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Fiber Foods for Pregnant Women

By August McLaughlin

A high-fiber diet can supply important nutrients and prevent constipation in pregnant women. The American Pregnancy Association recommends that pregnant women attain 25 to 30 grams of dietary fiber daily. Maintaining proper hydration is suggested for women as well, particularly when consuming a high-fiber-diet. For best results, discuss dietary changes with your doctor prior to making them.

Fruits and Vegetables

Fruits and vegetables provide an array of valuable vitamins, minerals, antioxidants (disease-fighting nutrients) and dietary fiber. Fruits particularly high in fiber include raspberries, pears, apples, strawberries, bananas, figs and raisins. Vegetables high in fiber include artichokes, peas, broccoli, turnip greens, sweet corn, Brussels sprouts, baked potatoes (with skin) and carrots. A variety of fresh, colorful fruits and vegetables can provide broadest nutritional benefits. According to the American Dietetic Association, 2 cups of fruit plus 2 1/2 cups of vegetables can provide most adults' daily requirements, or a total of 20 to 35 grams.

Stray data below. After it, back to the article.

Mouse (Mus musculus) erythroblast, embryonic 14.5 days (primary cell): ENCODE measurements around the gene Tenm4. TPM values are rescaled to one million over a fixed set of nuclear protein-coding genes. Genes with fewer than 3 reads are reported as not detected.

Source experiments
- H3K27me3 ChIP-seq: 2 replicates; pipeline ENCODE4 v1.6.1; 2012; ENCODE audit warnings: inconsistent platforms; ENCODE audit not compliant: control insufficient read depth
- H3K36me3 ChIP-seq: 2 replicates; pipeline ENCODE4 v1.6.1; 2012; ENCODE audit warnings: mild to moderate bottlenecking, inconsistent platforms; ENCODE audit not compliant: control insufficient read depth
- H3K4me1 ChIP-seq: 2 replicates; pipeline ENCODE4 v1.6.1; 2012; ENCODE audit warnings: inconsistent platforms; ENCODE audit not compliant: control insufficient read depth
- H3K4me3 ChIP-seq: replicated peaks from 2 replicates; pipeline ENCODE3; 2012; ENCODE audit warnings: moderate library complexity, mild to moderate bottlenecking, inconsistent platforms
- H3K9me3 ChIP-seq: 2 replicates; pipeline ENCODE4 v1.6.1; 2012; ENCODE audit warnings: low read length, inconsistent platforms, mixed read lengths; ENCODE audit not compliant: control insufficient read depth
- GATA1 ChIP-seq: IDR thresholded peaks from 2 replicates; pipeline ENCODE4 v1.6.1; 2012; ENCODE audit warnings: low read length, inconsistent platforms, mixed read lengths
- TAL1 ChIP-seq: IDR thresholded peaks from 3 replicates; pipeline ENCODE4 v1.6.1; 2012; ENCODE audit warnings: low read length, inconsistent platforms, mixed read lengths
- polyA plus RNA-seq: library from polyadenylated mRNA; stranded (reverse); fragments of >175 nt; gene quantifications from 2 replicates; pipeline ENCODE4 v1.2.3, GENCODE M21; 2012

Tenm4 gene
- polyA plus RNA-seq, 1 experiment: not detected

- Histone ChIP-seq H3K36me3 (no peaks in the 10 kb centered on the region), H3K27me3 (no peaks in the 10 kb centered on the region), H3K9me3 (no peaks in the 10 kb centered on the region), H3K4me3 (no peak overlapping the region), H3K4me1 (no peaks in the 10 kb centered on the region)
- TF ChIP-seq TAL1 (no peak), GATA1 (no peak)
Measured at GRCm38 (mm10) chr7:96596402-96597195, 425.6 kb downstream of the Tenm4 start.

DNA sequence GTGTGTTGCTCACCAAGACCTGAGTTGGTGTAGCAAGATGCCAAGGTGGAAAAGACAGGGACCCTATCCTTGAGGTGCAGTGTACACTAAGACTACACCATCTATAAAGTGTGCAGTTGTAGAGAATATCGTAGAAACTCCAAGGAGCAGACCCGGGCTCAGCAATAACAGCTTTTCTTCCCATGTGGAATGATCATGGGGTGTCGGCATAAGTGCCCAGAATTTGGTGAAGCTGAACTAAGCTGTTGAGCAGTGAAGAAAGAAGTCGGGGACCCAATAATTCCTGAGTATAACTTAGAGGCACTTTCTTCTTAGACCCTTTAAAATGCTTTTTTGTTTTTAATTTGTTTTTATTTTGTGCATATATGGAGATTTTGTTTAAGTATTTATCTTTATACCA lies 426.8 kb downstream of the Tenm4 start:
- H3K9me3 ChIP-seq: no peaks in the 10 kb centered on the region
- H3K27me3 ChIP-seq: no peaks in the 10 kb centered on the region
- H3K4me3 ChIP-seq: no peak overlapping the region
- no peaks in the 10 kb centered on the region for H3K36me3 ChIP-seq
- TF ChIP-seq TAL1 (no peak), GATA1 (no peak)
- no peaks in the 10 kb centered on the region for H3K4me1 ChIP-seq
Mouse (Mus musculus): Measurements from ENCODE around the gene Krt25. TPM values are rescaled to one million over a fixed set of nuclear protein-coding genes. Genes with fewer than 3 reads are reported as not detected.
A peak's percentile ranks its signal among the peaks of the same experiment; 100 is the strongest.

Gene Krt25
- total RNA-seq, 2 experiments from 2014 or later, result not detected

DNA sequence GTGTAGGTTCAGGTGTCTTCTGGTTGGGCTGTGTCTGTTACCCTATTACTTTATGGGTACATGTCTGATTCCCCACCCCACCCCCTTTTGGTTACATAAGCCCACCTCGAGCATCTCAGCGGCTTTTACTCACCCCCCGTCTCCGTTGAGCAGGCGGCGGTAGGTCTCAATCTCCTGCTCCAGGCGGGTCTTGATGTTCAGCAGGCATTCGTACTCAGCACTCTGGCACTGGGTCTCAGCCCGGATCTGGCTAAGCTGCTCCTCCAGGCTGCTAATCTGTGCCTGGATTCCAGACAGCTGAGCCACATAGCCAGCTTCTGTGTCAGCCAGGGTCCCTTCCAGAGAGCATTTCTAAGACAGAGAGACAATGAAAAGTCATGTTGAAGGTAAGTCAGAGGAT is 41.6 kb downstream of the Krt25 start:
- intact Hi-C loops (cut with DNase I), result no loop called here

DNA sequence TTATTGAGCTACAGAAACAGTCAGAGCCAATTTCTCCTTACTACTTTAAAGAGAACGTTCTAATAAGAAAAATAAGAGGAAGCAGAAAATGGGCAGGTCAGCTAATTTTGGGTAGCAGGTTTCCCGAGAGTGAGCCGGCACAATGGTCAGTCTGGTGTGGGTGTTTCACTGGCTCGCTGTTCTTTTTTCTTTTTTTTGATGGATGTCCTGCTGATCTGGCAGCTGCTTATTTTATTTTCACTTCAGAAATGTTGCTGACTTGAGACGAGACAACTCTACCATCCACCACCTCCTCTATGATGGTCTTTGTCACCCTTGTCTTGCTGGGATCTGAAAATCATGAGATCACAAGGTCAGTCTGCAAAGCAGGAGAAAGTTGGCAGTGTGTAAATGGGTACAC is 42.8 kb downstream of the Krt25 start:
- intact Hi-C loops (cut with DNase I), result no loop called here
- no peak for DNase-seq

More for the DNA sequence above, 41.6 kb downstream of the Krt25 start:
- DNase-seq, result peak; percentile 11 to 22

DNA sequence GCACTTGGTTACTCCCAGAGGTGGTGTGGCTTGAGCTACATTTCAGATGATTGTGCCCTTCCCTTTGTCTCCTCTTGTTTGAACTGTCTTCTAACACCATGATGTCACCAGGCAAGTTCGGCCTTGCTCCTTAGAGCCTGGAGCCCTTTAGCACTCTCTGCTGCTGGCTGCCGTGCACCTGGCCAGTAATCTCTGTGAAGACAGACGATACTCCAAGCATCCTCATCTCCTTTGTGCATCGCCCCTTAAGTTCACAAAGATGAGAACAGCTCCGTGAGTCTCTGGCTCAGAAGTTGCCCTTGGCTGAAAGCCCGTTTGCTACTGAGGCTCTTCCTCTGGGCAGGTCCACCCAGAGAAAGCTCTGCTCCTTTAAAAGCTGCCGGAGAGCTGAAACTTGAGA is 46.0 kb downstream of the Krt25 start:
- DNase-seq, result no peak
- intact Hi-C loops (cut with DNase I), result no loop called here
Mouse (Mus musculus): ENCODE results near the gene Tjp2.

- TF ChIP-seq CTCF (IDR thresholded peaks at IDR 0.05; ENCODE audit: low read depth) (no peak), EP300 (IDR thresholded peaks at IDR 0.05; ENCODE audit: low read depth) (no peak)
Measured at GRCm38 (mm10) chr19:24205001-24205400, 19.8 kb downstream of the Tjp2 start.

Whole Grains

Whole grains such as whole wheat, Bulgar, spelt, barley, rye, oats, brown rice, wild rice and popcorn provide valuable amounts of dietary fiber, in addition to numerous vitamins and minerals. Hot and cold vitamin-fortified cereals provide valuable amounts of folic acid--a B vitamin important in preventing birth defects. Whole-grain pasta, cooked barley, rye or oatmeal, air-popped popcorn, whole grain crackers and whole-grain bread made from any combination or number of grains provide significant amounts of dietary fiber.

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Legumes

Legumes, such as split peas, black beans, kidney beans, chickpeas and lentils, also provide rich amounts of fiber. Some beans, such as Great Northern beans, also provide folate. Since legumes are rich in protein as well as carbohydrates they may help promote blood sugar balance in addition to digestive health in pregnant women. Since legumes vary in specific nutrient and fiber content a variety is recommended for broadest nutritional benefits. High-fiber foods made from legumes include split pea soup, dal (an Indian lentil dish), bean burritos, bean-based chili, hummus (dip made from ground chickpeas), bean-based vegetarian "burgers" and chilled bean salads. For best health benefits, high-fiber foods low in saturated fats are recommended.

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